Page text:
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Walmart Inc. is losing two key executives in its U.S. operation as the retail giant ramps up its online offerings and attempts to reverse last year’s disappointing stock market performance.
Chief Merchandising Officer Scott McCall will retire after almost three decades with the company, according to a memo to employees from John Furner, who heads Walmart’s U.S. business. McCall has held the role since early 2020. Chief Customer Officer Janey Whiteside, who helped rethink the company’s approach to e-commerce, will leave in March, Furner said.
“While we are sad to see her go, we respect her decision and wish her all the best,” Furner said. Whiteside, who spent more than 20 years at American Express Co. and joined Walmart in 2018, will “start her next chapter in New York with her family,” Furner said.
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Whiteside’s departure removes a leader from the company’s Walmart+ membership program, which was designed to vie with Amazon.com Inc.’s Prime. Whiteside also developed Walmart Connect, a digital advertising venture, while creating “a new look and feel for stores,” Furner said. The retailer is seeking her replacement.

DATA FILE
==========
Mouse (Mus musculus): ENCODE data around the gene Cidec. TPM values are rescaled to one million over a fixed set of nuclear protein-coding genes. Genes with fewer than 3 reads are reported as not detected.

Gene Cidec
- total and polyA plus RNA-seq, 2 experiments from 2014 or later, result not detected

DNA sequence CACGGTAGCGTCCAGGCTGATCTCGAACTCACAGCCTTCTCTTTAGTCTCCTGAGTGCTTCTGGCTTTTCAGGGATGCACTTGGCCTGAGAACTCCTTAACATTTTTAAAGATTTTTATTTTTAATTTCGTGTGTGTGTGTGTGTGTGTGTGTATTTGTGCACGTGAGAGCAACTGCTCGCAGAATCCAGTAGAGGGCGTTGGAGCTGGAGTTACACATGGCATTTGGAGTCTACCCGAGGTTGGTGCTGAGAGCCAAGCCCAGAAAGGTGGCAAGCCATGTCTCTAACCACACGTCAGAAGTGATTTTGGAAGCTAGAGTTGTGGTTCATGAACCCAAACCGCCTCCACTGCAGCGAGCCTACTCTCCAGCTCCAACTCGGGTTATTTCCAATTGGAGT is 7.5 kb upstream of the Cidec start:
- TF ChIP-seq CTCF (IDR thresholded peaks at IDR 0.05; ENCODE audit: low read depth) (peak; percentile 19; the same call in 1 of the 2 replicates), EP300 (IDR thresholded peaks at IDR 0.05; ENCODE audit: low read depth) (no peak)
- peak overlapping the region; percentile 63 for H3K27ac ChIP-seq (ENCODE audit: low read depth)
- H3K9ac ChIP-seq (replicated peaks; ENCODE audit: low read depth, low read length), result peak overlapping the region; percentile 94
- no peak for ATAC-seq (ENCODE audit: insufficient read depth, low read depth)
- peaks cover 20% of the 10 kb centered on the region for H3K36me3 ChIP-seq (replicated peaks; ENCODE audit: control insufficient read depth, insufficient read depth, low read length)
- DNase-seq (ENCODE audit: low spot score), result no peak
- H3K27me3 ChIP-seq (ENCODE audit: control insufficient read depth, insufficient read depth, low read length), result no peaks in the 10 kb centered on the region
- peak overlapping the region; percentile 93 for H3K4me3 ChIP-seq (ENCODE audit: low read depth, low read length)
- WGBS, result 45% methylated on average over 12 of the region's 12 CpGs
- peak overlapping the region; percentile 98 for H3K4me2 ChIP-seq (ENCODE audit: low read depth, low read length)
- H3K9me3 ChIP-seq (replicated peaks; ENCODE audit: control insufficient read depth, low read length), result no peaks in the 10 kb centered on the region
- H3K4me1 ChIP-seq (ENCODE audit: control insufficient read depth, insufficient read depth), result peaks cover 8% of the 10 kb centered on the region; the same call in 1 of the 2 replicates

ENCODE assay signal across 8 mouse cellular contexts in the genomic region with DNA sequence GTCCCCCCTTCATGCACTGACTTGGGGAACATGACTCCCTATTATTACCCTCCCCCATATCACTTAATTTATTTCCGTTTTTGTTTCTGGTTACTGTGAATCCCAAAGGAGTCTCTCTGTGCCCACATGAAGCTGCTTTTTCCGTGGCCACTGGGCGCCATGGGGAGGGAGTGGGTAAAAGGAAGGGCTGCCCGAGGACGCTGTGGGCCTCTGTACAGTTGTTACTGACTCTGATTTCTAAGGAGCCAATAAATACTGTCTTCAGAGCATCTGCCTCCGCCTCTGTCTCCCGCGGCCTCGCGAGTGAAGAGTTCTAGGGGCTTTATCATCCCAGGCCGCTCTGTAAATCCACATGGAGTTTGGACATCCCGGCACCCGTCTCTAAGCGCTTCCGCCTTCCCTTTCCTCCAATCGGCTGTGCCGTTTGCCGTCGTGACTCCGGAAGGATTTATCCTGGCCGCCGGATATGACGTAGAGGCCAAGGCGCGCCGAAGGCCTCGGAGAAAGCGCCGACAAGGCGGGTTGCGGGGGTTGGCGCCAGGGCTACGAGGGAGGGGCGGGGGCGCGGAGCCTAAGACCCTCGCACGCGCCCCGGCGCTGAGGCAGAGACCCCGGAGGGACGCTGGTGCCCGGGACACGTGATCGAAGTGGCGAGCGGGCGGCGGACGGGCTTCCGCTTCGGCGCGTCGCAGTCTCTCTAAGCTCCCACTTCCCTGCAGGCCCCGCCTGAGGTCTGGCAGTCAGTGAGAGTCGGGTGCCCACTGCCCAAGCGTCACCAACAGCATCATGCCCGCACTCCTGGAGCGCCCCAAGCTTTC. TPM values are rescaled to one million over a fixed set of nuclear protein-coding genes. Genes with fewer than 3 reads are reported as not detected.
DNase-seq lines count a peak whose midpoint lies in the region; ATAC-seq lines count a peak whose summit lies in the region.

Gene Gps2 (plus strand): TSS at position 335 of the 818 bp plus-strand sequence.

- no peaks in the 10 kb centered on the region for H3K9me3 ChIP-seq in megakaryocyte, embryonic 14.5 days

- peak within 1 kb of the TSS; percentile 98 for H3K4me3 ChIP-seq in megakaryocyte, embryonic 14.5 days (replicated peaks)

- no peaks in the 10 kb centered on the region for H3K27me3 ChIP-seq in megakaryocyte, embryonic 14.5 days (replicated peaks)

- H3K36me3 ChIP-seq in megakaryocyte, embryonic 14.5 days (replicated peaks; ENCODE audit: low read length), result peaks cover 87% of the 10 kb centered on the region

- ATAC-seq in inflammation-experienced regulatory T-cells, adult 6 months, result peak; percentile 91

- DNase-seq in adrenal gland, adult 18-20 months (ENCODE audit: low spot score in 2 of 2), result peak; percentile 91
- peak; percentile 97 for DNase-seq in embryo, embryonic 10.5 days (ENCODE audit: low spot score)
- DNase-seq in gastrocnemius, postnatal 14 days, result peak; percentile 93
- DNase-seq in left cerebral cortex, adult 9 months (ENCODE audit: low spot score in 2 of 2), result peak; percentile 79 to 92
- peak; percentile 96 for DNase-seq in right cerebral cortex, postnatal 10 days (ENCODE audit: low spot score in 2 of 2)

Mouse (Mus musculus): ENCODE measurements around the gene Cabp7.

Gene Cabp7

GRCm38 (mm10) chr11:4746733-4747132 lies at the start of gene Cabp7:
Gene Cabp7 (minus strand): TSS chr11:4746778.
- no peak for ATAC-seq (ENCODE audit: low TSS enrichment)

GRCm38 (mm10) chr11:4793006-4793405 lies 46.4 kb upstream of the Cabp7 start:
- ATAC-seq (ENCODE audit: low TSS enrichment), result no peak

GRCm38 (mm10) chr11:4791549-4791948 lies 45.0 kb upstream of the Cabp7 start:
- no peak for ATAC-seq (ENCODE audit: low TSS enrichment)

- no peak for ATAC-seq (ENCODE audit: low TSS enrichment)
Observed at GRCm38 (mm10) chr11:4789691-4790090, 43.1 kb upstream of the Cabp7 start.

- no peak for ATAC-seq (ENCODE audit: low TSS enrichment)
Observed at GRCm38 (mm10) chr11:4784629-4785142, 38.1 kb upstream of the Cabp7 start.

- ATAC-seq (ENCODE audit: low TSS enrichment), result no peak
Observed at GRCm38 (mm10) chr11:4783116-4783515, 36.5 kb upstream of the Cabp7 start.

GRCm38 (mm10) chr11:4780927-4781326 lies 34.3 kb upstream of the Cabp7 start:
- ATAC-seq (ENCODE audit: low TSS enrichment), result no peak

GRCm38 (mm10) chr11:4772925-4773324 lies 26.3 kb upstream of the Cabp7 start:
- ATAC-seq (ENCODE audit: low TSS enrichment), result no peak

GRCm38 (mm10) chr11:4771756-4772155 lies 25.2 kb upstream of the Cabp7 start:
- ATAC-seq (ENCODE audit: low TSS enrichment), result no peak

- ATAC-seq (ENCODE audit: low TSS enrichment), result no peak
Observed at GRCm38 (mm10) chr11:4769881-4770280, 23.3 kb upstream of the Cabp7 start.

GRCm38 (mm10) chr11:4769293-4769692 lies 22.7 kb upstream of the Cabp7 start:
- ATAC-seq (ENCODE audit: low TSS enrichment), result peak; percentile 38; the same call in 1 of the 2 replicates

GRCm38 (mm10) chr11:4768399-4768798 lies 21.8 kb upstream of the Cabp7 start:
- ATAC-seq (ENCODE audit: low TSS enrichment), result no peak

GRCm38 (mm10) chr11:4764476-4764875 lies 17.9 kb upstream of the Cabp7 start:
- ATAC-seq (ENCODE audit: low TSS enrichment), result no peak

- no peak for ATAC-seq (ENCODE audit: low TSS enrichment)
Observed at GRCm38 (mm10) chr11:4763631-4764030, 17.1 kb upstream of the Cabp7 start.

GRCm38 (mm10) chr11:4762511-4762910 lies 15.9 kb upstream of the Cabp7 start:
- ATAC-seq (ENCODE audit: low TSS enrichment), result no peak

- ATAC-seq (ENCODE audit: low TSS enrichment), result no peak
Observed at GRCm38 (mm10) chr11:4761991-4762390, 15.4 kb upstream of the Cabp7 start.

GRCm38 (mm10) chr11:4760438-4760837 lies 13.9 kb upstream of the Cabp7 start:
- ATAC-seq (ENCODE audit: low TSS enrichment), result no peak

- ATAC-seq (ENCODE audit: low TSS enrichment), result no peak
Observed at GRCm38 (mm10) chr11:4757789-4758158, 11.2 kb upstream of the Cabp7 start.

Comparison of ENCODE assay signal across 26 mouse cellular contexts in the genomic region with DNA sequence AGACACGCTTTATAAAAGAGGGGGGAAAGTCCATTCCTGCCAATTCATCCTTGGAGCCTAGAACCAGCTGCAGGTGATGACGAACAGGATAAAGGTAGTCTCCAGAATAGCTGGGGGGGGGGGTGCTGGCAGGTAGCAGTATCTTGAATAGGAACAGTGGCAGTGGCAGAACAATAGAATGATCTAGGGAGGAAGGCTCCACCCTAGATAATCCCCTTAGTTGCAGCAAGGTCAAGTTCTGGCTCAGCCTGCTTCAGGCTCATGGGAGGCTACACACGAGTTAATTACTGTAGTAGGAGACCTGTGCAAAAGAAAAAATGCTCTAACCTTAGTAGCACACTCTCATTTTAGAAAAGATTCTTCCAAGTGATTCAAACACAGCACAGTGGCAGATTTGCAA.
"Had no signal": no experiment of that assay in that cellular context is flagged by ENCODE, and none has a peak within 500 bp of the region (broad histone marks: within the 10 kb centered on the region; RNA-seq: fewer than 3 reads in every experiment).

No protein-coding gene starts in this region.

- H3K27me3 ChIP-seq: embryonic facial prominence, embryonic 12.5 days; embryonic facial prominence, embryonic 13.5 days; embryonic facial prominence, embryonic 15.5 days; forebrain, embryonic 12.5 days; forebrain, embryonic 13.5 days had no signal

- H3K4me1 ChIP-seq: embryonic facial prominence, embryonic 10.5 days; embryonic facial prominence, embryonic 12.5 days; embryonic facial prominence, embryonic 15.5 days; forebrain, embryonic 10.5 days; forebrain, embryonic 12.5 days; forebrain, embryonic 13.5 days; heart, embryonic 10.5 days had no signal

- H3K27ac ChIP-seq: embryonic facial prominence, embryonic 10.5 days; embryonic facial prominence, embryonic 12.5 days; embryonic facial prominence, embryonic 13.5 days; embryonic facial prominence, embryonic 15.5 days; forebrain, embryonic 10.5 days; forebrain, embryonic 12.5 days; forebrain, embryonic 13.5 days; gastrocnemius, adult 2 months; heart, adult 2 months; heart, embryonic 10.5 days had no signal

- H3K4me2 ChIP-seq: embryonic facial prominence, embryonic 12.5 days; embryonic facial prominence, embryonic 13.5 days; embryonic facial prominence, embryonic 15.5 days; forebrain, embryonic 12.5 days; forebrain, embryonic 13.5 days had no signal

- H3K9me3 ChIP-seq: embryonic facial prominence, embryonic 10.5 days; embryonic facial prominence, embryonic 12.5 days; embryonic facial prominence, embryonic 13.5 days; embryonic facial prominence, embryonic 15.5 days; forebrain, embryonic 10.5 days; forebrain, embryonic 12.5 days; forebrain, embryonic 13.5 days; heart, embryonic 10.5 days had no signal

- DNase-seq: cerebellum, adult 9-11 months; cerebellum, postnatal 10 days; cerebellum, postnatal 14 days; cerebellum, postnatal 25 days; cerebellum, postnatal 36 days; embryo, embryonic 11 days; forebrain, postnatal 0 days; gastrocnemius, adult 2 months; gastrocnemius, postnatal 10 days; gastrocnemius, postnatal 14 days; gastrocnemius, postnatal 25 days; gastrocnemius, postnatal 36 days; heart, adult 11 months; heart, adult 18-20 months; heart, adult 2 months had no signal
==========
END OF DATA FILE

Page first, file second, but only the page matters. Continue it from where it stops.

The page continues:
Walmart+ was announced in September 2020 and was widely seen as Walmart’s answer to Amazon’s popular Prime service. But Walmart has released few details about the program, such as how many members it has.
The Bentonville, Ark.-based company, which often makes leadership changes shortly before the end of its fiscal year at the end of January, named Charles Redfield to take over as chief merchandising officer, effective immediately. McCall will work with U.S. Chief Operating Officer Chris Nicholas on “inventory management and flow” before departing, Furner said.
Walmart is also looking for a new chief financial officer after saying in November that CFO Brett Biggs would leave by early 2023.
Walmart Inc. ranks No. 3 on the Transport Topics Top 100 list of the largest private carriers in North America.